On underestimation of global vulnerability to tree mortality and forest die-off from hotter drought in the Anthropocene

Craig D. Allen, David D Breshears, Nate G. McDowell

Research output: Contribution to journalArticle

572 Citations (Scopus)

Abstract

Patterns, mechanisms, projections, and consequences of tree mortality and associated broadscale forest die-off due to drought accompanied by warmer temperatures-"hotter drought", an emerging characteristic of the Anthropocene-are the focus of rapidly expanding literature. Despite recent observational, experimental, and modeling studies suggesting increased vulnerability of trees to hotter drought and associated pests and pathogens, substantial debate remains among research, management and policy-making communities regarding future tree mortality risks. We summarize key mortalityrelevant findings, differentiating between those implying lesser versus greater levels of vulnerability. Evidence suggesting lesser vulnerability includes forest benefits of elevated [CO2] and increased water-use efficiency; observed and modeled increases in forest growth and canopy greening; widespread increases in woody-plant biomass, density, and extent; compensatory physiological, morphological, and genetic mechanisms; dampening ecological feedbacks; and potential mitigation by forest management. In contrast, recent studies document more rapid mortality under hotter drought due to negative tree physiological responses and accelerated biotic attacks. Additional evidence suggesting greater vulnerability includes rising background mortality rates; projected increases in drought frequency, intensity, and duration; limitations of vegetation models such as inadequately represented mortality processes; warming feedbacks from die-off; and wildfire synergies. Grouping these findings we identify ten contrasting perspectives that shape the vulnerability debate but have not been discussed collectively. We also present a set of global vulnerability drivers that are known with high confidence: (1) droughts eventually occur everywhere; (2) warming produces hotter droughts; (3) atmospheric moisture demand increases nonlinearly with temperature during drought; (4) mortality can occur faster in hotter drought, consistent with fundamental physiology; (5) shorter droughts occur more frequently than longer droughts and can become lethal under warming, increasing the frequency of lethal drought nonlinearly; and (6) mortality happens rapidly relative to growth intervals needed for forest recovery. These high-confidence drivers, in concert with research supporting greater vulnerability perspectives, support an overall viewpoint of greater forest vulnerability globally.We surmise that mortality vulnerability is being discounted in part due to difficulties in predicting threshold responses to extreme climate events. Given the profound ecological and societal implications of underestimating global vulnerability to hotter drought, we highlight urgent challenges for research, management, and policy-making communities.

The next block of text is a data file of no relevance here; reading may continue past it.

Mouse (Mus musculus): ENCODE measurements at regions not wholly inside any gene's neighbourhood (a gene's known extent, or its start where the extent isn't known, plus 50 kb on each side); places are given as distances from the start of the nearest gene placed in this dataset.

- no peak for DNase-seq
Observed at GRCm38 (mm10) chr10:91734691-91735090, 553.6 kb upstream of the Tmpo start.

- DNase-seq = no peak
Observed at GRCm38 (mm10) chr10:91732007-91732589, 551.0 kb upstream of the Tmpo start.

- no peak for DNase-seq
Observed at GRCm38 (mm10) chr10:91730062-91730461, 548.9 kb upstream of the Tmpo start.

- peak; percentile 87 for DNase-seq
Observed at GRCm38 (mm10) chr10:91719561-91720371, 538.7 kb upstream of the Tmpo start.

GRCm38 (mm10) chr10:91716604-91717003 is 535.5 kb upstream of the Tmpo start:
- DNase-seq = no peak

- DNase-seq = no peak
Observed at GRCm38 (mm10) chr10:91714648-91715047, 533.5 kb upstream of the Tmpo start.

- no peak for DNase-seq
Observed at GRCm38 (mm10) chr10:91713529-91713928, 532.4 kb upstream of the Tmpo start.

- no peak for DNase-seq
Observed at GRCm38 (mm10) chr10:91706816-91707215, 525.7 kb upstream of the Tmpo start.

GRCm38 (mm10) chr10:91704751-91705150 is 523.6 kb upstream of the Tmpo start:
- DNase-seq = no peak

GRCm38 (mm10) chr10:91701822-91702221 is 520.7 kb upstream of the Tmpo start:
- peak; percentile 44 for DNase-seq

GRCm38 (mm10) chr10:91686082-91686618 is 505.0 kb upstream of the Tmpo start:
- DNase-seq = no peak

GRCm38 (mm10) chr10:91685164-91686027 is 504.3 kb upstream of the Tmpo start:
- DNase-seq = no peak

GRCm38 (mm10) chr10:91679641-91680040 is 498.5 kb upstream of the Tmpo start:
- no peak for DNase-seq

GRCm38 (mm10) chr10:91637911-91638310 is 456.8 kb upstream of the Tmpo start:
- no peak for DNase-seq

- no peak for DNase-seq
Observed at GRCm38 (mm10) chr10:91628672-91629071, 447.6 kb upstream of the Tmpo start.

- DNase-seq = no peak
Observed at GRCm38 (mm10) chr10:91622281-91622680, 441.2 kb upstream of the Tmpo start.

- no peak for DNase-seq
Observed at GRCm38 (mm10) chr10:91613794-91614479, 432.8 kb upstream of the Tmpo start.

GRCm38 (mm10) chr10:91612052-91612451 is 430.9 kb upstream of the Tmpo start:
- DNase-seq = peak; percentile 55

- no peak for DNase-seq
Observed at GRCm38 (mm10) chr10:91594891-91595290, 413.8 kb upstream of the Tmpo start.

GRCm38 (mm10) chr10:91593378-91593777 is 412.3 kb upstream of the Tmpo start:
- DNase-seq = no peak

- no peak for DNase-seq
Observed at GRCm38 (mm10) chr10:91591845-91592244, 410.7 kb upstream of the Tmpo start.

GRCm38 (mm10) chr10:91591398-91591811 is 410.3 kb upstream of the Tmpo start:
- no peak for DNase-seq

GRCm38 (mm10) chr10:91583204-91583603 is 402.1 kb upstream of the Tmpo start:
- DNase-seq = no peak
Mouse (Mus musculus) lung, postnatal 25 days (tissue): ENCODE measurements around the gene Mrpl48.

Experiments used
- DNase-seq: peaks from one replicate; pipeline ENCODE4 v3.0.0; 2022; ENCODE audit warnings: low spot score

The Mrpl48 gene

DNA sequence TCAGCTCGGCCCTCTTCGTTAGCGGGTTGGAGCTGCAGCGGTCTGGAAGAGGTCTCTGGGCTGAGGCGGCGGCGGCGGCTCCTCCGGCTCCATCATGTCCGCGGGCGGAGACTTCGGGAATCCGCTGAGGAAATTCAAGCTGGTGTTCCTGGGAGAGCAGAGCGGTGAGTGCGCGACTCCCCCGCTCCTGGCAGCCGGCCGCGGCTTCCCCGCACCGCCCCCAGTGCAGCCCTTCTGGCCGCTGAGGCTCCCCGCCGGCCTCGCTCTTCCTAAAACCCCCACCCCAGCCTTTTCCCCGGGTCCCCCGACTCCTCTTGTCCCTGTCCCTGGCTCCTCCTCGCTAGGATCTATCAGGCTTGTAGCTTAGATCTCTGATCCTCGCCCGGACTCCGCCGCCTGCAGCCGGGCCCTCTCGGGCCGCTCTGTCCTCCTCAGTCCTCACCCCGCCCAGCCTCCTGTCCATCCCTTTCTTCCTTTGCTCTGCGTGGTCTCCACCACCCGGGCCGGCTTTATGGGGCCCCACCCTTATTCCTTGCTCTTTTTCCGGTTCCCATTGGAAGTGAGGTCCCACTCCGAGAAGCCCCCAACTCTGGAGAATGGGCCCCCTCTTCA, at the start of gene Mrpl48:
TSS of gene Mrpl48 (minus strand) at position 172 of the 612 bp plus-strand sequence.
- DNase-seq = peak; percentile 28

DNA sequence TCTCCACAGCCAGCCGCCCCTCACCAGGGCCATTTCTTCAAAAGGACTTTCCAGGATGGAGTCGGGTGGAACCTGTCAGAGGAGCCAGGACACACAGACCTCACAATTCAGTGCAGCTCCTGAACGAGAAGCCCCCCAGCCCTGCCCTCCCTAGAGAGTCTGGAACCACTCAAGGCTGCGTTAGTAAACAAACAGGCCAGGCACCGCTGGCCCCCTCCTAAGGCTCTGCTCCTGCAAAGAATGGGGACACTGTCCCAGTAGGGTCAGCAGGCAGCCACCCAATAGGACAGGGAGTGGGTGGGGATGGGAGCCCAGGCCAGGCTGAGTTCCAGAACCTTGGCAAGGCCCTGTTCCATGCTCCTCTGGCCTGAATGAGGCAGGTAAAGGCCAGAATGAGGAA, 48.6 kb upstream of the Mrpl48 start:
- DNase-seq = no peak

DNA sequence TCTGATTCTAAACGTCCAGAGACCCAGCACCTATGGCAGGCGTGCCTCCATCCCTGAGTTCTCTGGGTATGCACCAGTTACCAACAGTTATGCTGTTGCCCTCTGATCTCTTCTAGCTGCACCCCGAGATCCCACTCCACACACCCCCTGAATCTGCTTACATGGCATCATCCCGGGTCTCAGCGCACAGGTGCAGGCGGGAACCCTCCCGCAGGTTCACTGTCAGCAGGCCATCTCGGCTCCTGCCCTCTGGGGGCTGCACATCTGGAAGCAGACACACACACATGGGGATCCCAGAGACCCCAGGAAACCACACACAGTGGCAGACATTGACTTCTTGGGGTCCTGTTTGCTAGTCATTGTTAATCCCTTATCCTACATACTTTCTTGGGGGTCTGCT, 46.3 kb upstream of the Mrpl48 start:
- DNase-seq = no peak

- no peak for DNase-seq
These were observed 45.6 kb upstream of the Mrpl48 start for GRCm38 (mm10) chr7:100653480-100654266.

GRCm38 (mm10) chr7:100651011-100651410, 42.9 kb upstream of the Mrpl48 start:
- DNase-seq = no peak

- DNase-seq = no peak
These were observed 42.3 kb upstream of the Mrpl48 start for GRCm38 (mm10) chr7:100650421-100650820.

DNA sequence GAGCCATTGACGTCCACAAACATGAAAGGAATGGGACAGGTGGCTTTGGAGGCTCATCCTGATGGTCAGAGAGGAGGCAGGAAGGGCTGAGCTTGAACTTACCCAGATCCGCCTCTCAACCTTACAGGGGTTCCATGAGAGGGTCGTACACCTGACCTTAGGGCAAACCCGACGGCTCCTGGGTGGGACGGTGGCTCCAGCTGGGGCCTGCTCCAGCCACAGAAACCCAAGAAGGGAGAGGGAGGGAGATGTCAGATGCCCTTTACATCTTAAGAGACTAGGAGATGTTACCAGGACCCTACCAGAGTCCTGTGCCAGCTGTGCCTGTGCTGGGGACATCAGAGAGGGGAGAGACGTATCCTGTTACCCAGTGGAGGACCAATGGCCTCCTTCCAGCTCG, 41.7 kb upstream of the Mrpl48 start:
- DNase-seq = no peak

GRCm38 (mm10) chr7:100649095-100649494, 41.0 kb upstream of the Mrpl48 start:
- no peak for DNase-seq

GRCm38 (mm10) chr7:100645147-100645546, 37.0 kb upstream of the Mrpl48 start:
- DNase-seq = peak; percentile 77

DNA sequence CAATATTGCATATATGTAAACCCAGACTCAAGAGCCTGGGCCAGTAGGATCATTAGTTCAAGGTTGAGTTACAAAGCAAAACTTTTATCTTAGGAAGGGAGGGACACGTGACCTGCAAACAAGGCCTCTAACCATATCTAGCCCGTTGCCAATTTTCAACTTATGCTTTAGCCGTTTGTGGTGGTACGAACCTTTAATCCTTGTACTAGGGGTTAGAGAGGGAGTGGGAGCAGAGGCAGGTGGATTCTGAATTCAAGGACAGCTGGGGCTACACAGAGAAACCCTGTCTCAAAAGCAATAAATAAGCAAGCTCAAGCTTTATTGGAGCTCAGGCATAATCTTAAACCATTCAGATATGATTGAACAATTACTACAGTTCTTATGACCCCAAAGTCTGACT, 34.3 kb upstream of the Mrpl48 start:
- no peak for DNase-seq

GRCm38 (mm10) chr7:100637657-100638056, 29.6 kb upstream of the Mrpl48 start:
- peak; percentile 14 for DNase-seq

Original languageEnglish (US)
Article number129
JournalEcosphere
Volume6
Issue number8
DOIs
StatePublished - Aug 1 2015

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die-off
tree mortality
vulnerability
drought
mortality
research policy
research management
warming
policy making
Anthropocene
mortality risk
atmospheric moisture
forest growth
forest canopy
physiological response
woody plant
wildfires
water use efficiency
woody plants
wildfire

Keywords

  • Carbon starvation
  • Climate change
  • CO fertilization
  • Drought
  • ESA centennial paper
  • Extreme events
  • Forest die-off
  • Forests
  • Hydraulic failure
  • Insect pests
  • Pathogens
  • Tree mortality
  • Woodlands

ASJC Scopus subject areas

  • Ecology, Evolution, Behavior and Systematics
  • Ecology

Cite this

On underestimation of global vulnerability to tree mortality and forest die-off from hotter drought in the Anthropocene. / Allen, Craig D.; Breshears, David D; McDowell, Nate G.

In: Ecosphere, Vol. 6, No. 8, 129, 01.08.2015.

Research output: Contribution to journalArticle

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KW - Tree mortality

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